International non-profit organization World Habitat, in partnership with UN-Habitat, has announced the World Habitat Awards 2024. The prizes strive to highlight projects that demonstrate novel and transformative approaches to housing that incorporate principles of climate change adaptation and community-driven solutions. This year, 8 projects have been selected, out of which 2 projects were recognized with the Gold World Habitat Award.
Gold World Habitat Awards 2024 Winners
The multi-organizational partnership Housing Rights in Jakarta set out to fight back against the threat of forced evictions for the kampung communities. Their efforts have resulted in the prevention of evictions, the return of evicted families to their homes, and city-wide regulatory changes that safeguard all kampung residents from forced evictions. “We also appreciate the development of a cooperative mechanism covering the land, to reduce speculation and strengthen tenure security” adds Maimunah Mohd Sharif, UN-Habitat Executive Director and a final judge of the World Habitat Awards.
The second Gold World Habitat Awards came in recognition of Energiesprong, an innovative system that uses prefabricated insulated wall and roof panels along with a range of smart green technologies to achieve a remarkable 70-80% reduction in a building’s energy consumption. Since 2022, the system has been implemented in over 10,000 projects across Europe and North America. According to World Habitat Awards Judge Leilani Farha, “retrofitting older buildings to be net zero is exactly the kind of activity the planet desperately needs and that low-income tenants will benefit from (lower energy costs). Energiesprong has created a scalable solution that is sustainable, cost-effective, and energy-efficient. The model also has ensured minimal disruptions for tenants.”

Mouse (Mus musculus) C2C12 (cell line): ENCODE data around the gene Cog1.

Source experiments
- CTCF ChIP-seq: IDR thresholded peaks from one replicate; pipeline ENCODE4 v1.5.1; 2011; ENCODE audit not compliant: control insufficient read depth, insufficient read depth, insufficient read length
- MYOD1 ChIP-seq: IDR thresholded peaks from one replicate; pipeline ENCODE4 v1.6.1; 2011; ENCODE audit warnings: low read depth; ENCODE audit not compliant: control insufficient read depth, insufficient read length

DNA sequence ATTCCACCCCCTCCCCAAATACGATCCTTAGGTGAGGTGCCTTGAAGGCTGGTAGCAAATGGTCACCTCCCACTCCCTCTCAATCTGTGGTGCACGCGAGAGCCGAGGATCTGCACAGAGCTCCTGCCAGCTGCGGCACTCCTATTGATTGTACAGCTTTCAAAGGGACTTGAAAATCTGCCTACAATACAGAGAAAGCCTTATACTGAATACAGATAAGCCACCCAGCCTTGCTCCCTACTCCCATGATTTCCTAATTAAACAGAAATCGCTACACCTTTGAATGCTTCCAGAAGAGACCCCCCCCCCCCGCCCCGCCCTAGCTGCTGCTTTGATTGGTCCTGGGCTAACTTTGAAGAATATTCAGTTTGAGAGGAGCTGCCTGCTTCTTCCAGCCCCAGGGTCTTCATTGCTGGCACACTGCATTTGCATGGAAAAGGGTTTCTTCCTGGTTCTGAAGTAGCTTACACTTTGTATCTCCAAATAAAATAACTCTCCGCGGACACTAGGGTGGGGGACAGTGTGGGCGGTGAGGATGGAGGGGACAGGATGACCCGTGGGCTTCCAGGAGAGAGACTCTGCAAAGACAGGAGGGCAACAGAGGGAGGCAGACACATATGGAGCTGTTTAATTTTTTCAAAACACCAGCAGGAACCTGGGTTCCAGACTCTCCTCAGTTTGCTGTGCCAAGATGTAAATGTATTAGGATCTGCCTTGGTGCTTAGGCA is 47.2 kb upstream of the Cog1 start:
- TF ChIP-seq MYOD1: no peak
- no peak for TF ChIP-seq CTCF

“Both initiatives represent a strong innovative response to two overlapping challenges, including housing and climate change. Going beyond a vision of housing as four walls and a roof, they touch upon social justice, human rights, and community empowerment. – Maimunah Mohd Sharif, UN-Habitat Executive Director and a final judge of the World Habitat Awards“
Silver World Habitat Award 2024 Winners
The silver medal went to two initiatives. The first one is a Rural Habitability Programme initiated by the Chilean Government to address critical housing needs in remote communities across the country. Since it began, it improved the livelihood of over 40,000 people by building or renovating over 10,000 homes in remote Chilean communities.
The second Silver Award goes to La Ciguë, a student housing cooperative in Geneva, Switzerland, aimed at providing affordable student housing. Since 1986, the program has continuously expanded its portfolio, now managing nearly 740 rooms across the city and providing financial relief to students.
Bronze World Habitat Award Winners
The last four projects have received this year’s Bronze World Habitat Award. The CO-HATY emergency housing project in Ukraine strives to provide shelter for internally displaced people by converting abandoned buildings into temporary accommodations. DARAJA Weather Forecasting Service in Kenya and Tanzania has been recognized for its innovative approach to preparing residents of informal settlements for extreme weather events. The service provides reliable weather information and response actions in accessible formats, empowering communities to prepare for the emerging threats of extreme weather.
Berlin’s Nettelbeckplatz affordable housing estate has also been highlighted for its remarkable transformation of an aging residential complex into a vibrant and sustainable community. The project has contributed by incorporating energy-efficient measures into the building, improving accessibility, and attracting a diverse mix of residents. Last but not least, UK’s first cohousing community for women, New Ground, has been awarded for pioneering a novel model of community living that provides a supportive environment for older adults, enabling them to thrive and age with dignity.
Source: Arch Daily